Condo corporations can directly hire condo managers with a transitional general or a general license directly as an employee of the condo. In such instances, it is typically one or more specifically identified individuals who are obligated to perform the management duties established.
Condo managers with a transitional general or a general licence are listed in the CMRAO public registry, which you can access here.
To get more detailed information on the different types of licences, please click here.
There are advantages and disadvantages of the various forms of managerial service engagements that each condominium usually considers in the selection of what the board considers to be the best fit for the specific community.
It is not uncommon for condo corporations to involve the services of a legal professional in negotiating and finalizing a contract for management services.
Have a Question?
Need more help?
Mediation and arbitration are effective ways to resolve disputes where the parties are unable to reach a resolution themselves. Mediation and arbitration are commonly used to help resolve difficult condo disputes and are sometimes called alternative dispute resolution (ADR).
Under section 132 (4) of the Condominium Act, 1998, all condo corporations in the province are deemed to have a provision in their declaration stating that disputes regarding the declaration, by-laws or rules must be filed for mediation or arbitration. Your condo corporation may also have a by-law establishing the procedure that must be followed in the event of a dispute.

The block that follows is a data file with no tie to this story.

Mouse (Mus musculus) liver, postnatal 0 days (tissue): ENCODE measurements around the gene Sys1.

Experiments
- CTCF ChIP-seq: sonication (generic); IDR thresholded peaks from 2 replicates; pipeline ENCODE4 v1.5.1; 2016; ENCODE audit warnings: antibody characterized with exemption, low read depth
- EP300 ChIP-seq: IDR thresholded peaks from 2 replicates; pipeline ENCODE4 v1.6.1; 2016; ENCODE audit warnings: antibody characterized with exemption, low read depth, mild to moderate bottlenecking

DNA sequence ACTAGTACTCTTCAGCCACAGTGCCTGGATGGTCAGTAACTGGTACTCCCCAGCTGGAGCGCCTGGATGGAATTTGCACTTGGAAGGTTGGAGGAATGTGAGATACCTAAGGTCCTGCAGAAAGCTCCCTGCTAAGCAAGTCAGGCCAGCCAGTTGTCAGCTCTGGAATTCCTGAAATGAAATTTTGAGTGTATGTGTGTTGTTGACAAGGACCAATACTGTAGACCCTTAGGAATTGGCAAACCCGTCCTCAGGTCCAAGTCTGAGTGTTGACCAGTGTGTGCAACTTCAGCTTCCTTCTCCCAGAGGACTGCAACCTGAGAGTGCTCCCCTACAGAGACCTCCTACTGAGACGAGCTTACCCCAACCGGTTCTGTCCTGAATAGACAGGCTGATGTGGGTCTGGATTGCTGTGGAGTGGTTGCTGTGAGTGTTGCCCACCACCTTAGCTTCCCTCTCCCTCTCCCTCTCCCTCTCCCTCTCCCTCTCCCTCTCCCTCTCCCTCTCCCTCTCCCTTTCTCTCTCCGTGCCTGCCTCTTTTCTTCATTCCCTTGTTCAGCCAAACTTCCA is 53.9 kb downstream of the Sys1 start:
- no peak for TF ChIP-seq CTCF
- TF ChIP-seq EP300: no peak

If you have been asked to participate in a mediation or arbitration, you are likely legally required to participate.
If you want to try mediation or arbitration for an unresolved issue, you will need to find a mediator or arbitrator who can assist you. You can search for a mediator or arbitrator online and through organizations that provide ADR services, such as the ADR Institute of Ontario.
Mediation is a process where a neutral facilitator tries to bring the parties to a mutually agreeable solution. Mediation is the preferred approach because it’s often less costly and it gives the parties an opportunity to collaborate on finding a solution that everyone is comfortable with.
If mediation fails, binding arbitration is the next step. Arbitration is a process where an arbitrator (or panel of arbitrators) conducts a hearing and makes a ruling on the issues in the dispute. The parties involved in the dispute bring evidence to this hearing and then the arbitrator makes a binding decision. There are some cases where an arbitration decision can successfully be appealed to court.
Further legal action
If you are considering legal action against a neighbour or your condo corporation, you may wish to talk to a lawyer or paralegal. It is recommended that you try mediation and/or arbitration before taking a dispute to court.